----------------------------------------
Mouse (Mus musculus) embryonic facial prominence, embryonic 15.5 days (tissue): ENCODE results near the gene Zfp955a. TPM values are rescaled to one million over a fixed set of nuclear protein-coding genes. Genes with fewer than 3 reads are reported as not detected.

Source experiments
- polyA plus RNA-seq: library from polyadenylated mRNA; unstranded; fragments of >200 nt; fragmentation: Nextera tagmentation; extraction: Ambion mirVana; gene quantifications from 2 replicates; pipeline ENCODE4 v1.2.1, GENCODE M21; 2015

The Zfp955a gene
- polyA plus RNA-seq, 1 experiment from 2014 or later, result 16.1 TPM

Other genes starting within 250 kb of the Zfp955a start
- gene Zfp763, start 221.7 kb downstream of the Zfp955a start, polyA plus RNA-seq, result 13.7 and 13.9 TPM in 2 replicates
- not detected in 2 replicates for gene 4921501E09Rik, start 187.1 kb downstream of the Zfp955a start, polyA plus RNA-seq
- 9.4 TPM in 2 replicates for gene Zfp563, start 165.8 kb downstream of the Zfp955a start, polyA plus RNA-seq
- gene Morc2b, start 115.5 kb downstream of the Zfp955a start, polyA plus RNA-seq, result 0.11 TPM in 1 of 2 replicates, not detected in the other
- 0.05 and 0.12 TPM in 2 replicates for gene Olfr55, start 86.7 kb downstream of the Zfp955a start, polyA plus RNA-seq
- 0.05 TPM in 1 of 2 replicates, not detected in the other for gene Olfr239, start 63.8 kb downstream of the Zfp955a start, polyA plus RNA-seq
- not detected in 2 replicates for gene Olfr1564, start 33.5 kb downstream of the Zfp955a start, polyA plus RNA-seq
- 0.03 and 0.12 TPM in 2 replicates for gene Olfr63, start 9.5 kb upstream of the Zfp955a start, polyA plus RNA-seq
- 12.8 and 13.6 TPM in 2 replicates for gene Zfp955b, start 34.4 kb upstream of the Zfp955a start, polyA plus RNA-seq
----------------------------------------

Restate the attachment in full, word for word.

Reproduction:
Mouse (Mus musculus) embryonic facial prominence, embryonic 15.5 days (tissue): ENCODE results near the gene Zfp955a. TPM values are rescaled to one million over a fixed set of nuclear protein-coding genes. Genes with fewer than 3 reads are reported as not detected.

Source experiments
- polyA plus RNA-seq: library from polyadenylated mRNA; unstranded; fragments of >200 nt; fragmentation: Nextera tagmentation; extraction: Ambion mirVana; gene quantifications from 2 replicates; pipeline ENCODE4 v1.2.1, GENCODE M21; 2015

The Zfp955a gene
- polyA plus RNA-seq, 1 experiment from 2014 or later, result 16.1 TPM

Other genes starting within 250 kb of the Zfp955a start
- gene Zfp763, start 221.7 kb downstream of the Zfp955a start, polyA plus RNA-seq, result 13.7 and 13.9 TPM in 2 replicates
- not detected in 2 replicates for gene 4921501E09Rik, start 187.1 kb downstream of the Zfp955a start, polyA plus RNA-seq
- 9.4 TPM in 2 replicates for gene Zfp563, start 165.8 kb downstream of the Zfp955a start, polyA plus RNA-seq
- gene Morc2b, start 115.5 kb downstream of the Zfp955a start, polyA plus RNA-seq, result 0.11 TPM in 1 of 2 replicates, not detected in the other
- 0.05 and 0.12 TPM in 2 replicates for gene Olfr55, start 86.7 kb downstream of the Zfp955a start, polyA plus RNA-seq
- 0.05 TPM in 1 of 2 replicates, not detected in the other for gene Olfr239, start 63.8 kb downstream of the Zfp955a start, polyA plus RNA-seq
- not detected in 2 replicates for gene Olfr1564, start 33.5 kb downstream of the Zfp955a start, polyA plus RNA-seq
- 0.03 and 0.12 TPM in 2 replicates for gene Olfr63, start 9.5 kb upstream of the Zfp955a start, polyA plus RNA-seq
- 12.8 and 13.6 TPM in 2 replicates for gene Zfp955b, start 34.4 kb upstream of the Zfp955a start, polyA plus RNA-seq